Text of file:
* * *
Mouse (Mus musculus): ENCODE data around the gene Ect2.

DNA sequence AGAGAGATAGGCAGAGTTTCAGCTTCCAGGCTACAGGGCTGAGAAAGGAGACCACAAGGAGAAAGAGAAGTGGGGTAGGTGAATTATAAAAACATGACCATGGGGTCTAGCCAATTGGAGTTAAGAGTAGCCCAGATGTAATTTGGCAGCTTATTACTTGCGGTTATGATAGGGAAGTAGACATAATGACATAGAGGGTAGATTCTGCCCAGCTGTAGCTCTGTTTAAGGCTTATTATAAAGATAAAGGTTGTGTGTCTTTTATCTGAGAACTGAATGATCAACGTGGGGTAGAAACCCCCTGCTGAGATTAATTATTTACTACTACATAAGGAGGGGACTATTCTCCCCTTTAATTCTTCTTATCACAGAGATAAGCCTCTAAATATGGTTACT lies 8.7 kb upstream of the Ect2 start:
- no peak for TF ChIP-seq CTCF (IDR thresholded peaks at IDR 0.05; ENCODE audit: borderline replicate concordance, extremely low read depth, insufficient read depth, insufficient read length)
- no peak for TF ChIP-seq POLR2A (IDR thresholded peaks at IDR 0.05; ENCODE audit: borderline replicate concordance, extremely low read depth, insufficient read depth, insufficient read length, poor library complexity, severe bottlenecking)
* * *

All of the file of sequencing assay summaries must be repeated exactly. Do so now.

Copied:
Mouse (Mus musculus): ENCODE data around the gene Ect2.

DNA sequence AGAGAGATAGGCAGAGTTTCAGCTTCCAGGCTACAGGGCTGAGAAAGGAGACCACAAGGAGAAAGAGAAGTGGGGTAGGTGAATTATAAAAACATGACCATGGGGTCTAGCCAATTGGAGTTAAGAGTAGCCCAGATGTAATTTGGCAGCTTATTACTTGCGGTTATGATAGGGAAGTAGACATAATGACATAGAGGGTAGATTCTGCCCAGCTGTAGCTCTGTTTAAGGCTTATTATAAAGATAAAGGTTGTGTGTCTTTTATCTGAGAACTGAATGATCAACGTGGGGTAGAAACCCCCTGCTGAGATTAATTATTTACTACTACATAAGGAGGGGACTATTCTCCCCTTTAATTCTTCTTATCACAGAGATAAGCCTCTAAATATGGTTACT lies 8.7 kb upstream of the Ect2 start:
- no peak for TF ChIP-seq CTCF (IDR thresholded peaks at IDR 0.05; ENCODE audit: borderline replicate concordance, extremely low read depth, insufficient read depth, insufficient read length)
- no peak for TF ChIP-seq POLR2A (IDR thresholded peaks at IDR 0.05; ENCODE audit: borderline replicate concordance, extremely low read depth, insufficient read depth, insufficient read length, poor library complexity, severe bottlenecking)